Backing out of a deal based on bad inspection

24 Replies

Hi everyone,

I am under contract with a turnkey SFH. I received the inspection report back and there are some things that definitely concern me. There are foundation issues, minor termite damage, slanted walls and floors, and electrical issues to name a few. After speaking with the inspector on the phone, he offered me a grim outlook on the property and suggested that I do not buy it.

I am thinking about backing out based on this inspection. I have paid $1000 for the EMD. The contingency period for the inspection is technically over because the inspection occurred ten days after going under contract. However, the initial inspection was delayed by the turnkey provider because of construction on the property that made an inspection on the initial date impossible.

For everyone's reference. House cost is 100k. I did reach out to the turnkey company yesterday and listed all of my issues on the inspection report to see what they can do about the issues, haven't heard anything back yet. 

I am a newbie investor so any help is appreciated!

What does the exact language say on your contract in regards to the inspection. Do you only have 10 days to get inspected AND submit report to seller? Or 10 days to inspect and extra x days to get back to seller with issues. Do you have proof that you attempted to inspect within 10 days and was stopped because of their construction issues?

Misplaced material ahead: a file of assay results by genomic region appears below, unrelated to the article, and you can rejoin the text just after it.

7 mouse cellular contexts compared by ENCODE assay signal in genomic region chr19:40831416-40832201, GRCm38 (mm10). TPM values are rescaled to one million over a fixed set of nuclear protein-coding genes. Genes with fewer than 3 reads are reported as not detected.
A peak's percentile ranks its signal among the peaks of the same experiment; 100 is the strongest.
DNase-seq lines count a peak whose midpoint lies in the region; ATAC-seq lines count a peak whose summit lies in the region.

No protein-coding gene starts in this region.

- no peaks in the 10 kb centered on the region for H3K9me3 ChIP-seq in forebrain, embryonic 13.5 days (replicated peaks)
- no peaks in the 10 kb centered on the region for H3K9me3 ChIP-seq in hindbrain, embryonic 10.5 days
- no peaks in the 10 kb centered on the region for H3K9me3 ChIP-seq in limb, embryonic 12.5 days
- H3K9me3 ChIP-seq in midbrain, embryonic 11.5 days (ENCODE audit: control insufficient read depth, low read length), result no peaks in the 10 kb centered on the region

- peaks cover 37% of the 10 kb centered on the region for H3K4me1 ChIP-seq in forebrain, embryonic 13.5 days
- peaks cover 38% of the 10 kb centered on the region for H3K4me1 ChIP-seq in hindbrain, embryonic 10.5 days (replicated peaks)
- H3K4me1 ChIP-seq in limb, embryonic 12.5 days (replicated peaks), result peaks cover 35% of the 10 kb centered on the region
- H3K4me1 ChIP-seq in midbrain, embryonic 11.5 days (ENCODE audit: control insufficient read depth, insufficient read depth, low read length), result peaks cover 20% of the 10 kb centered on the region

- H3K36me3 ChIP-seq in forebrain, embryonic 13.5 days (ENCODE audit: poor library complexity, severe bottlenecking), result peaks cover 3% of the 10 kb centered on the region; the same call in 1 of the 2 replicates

@Ibrahim Hughes I re-read the contract and the contract states that I have ten days from the contract-effective date (2/14/2020 in this case) to have the inspection. The inspection was done on 3/19/2020. I do have proof that the inspection was delayed on their behalf.

The contract also states that after the inspection I may cancel the contract based on the inspection revealing the property in unacceptable condition. I have 5 days to do so from the seller receiving the report, which was yesterday. 

I agree with @Ibrahim Hughes above.  Make sure you have documentation that you tried to inspect earlier and they held it up.  If you have an email, etc you're in much better shape.  

You have 3 options that I see...

1. Push hard for your earnest money to be returned stating all the items above (inspection issues and the documentation that they delayed the inspection.)

2. Walk away and lose your $1k.  That's a huge bummer, but if it is a money pit sometimes a little loss is better than a huge loss.  

3. Request that they fix all the items that you found in your inspection.  If they can fix all the big ticket items, it could still turn out to be a decent deal.  

They can't say yes, if you don't ask!

@Kevin Hoff

When you buy whether turnkey or not, always conduct your due diligence.  The inspection contingency is to have the inspection conducted within ten days (typically depends on your state or contract language).  The issue whether you cancel the contract or not is subject to your contract language.  Anytime you are close to the 10 day inspection period, you should always request an inspection contingency extension. If you have an attorney representing you they make sure those contingencies are adhered to.